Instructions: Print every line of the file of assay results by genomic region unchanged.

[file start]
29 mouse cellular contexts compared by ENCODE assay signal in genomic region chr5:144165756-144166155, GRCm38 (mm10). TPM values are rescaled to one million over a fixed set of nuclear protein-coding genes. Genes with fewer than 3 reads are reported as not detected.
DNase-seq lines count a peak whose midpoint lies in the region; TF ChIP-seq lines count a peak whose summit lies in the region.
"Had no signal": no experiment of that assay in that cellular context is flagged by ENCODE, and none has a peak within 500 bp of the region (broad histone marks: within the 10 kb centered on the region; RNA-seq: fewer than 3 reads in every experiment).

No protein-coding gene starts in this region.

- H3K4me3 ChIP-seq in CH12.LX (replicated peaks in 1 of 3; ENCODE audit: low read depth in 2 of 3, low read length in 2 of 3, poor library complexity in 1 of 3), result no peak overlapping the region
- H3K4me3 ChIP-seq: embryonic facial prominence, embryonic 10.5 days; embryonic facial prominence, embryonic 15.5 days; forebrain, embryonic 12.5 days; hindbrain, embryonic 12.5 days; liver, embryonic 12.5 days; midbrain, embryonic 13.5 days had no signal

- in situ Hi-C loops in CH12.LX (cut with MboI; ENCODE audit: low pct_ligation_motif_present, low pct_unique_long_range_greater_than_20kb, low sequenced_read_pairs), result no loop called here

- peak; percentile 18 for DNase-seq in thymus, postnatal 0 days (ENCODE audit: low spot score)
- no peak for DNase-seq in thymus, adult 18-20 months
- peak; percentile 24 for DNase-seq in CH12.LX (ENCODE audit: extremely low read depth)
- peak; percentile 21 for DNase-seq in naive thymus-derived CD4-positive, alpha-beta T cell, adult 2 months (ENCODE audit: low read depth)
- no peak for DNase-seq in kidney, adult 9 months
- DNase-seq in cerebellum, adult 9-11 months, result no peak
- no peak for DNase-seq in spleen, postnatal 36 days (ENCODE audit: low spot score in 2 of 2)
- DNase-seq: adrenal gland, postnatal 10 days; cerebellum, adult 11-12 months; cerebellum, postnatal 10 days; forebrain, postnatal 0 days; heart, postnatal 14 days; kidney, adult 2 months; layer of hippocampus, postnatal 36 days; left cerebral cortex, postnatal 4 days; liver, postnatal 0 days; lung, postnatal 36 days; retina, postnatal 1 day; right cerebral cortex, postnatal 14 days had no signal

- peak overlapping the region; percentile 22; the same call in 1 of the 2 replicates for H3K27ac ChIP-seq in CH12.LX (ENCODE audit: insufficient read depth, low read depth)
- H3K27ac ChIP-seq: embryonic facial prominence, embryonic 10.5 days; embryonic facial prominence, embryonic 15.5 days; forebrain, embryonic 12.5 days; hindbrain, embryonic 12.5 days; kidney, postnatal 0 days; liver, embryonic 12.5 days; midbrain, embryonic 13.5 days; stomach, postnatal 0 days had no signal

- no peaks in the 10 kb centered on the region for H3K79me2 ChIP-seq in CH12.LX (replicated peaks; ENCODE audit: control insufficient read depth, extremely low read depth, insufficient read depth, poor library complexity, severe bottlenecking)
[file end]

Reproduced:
29 mouse cellular contexts compared by ENCODE assay signal in genomic region chr5:144165756-144166155, GRCm38 (mm10). TPM values are rescaled to one million over a fixed set of nuclear protein-coding genes. Genes with fewer than 3 reads are reported as not detected.
DNase-seq lines count a peak whose midpoint lies in the region; TF ChIP-seq lines count a peak whose summit lies in the region.
"Had no signal": no experiment of that assay in that cellular context is flagged by ENCODE, and none has a peak within 500 bp of the region (broad histone marks: within the 10 kb centered on the region; RNA-seq: fewer than 3 reads in every experiment).

No protein-coding gene starts in this region.

- H3K4me3 ChIP-seq in CH12.LX (replicated peaks in 1 of 3; ENCODE audit: low read depth in 2 of 3, low read length in 2 of 3, poor library complexity in 1 of 3), result no peak overlapping the region
- H3K4me3 ChIP-seq: embryonic facial prominence, embryonic 10.5 days; embryonic facial prominence, embryonic 15.5 days; forebrain, embryonic 12.5 days; hindbrain, embryonic 12.5 days; liver, embryonic 12.5 days; midbrain, embryonic 13.5 days had no signal

- in situ Hi-C loops in CH12.LX (cut with MboI; ENCODE audit: low pct_ligation_motif_present, low pct_unique_long_range_greater_than_20kb, low sequenced_read_pairs), result no loop called here

- peak; percentile 18 for DNase-seq in thymus, postnatal 0 days (ENCODE audit: low spot score)
- no peak for DNase-seq in thymus, adult 18-20 months
- peak; percentile 24 for DNase-seq in CH12.LX (ENCODE audit: extremely low read depth)
- peak; percentile 21 for DNase-seq in naive thymus-derived CD4-positive, alpha-beta T cell, adult 2 months (ENCODE audit: low read depth)
- no peak for DNase-seq in kidney, adult 9 months
- DNase-seq in cerebellum, adult 9-11 months, result no peak
- no peak for DNase-seq in spleen, postnatal 36 days (ENCODE audit: low spot score in 2 of 2)
- DNase-seq: adrenal gland, postnatal 10 days; cerebellum, adult 11-12 months; cerebellum, postnatal 10 days; forebrain, postnatal 0 days; heart, postnatal 14 days; kidney, adult 2 months; layer of hippocampus, postnatal 36 days; left cerebral cortex, postnatal 4 days; liver, postnatal 0 days; lung, postnatal 36 days; retina, postnatal 1 day; right cerebral cortex, postnatal 14 days had no signal

- peak overlapping the region; percentile 22; the same call in 1 of the 2 replicates for H3K27ac ChIP-seq in CH12.LX (ENCODE audit: insufficient read depth, low read depth)
- H3K27ac ChIP-seq: embryonic facial prominence, embryonic 10.5 days; embryonic facial prominence, embryonic 15.5 days; forebrain, embryonic 12.5 days; hindbrain, embryonic 12.5 days; kidney, postnatal 0 days; liver, embryonic 12.5 days; midbrain, embryonic 13.5 days; stomach, postnatal 0 days had no signal

- no peaks in the 10 kb centered on the region for H3K79me2 ChIP-seq in CH12.LX (replicated peaks; ENCODE audit: control insufficient read depth, extremely low read depth, insufficient read depth, poor library complexity, severe bottlenecking)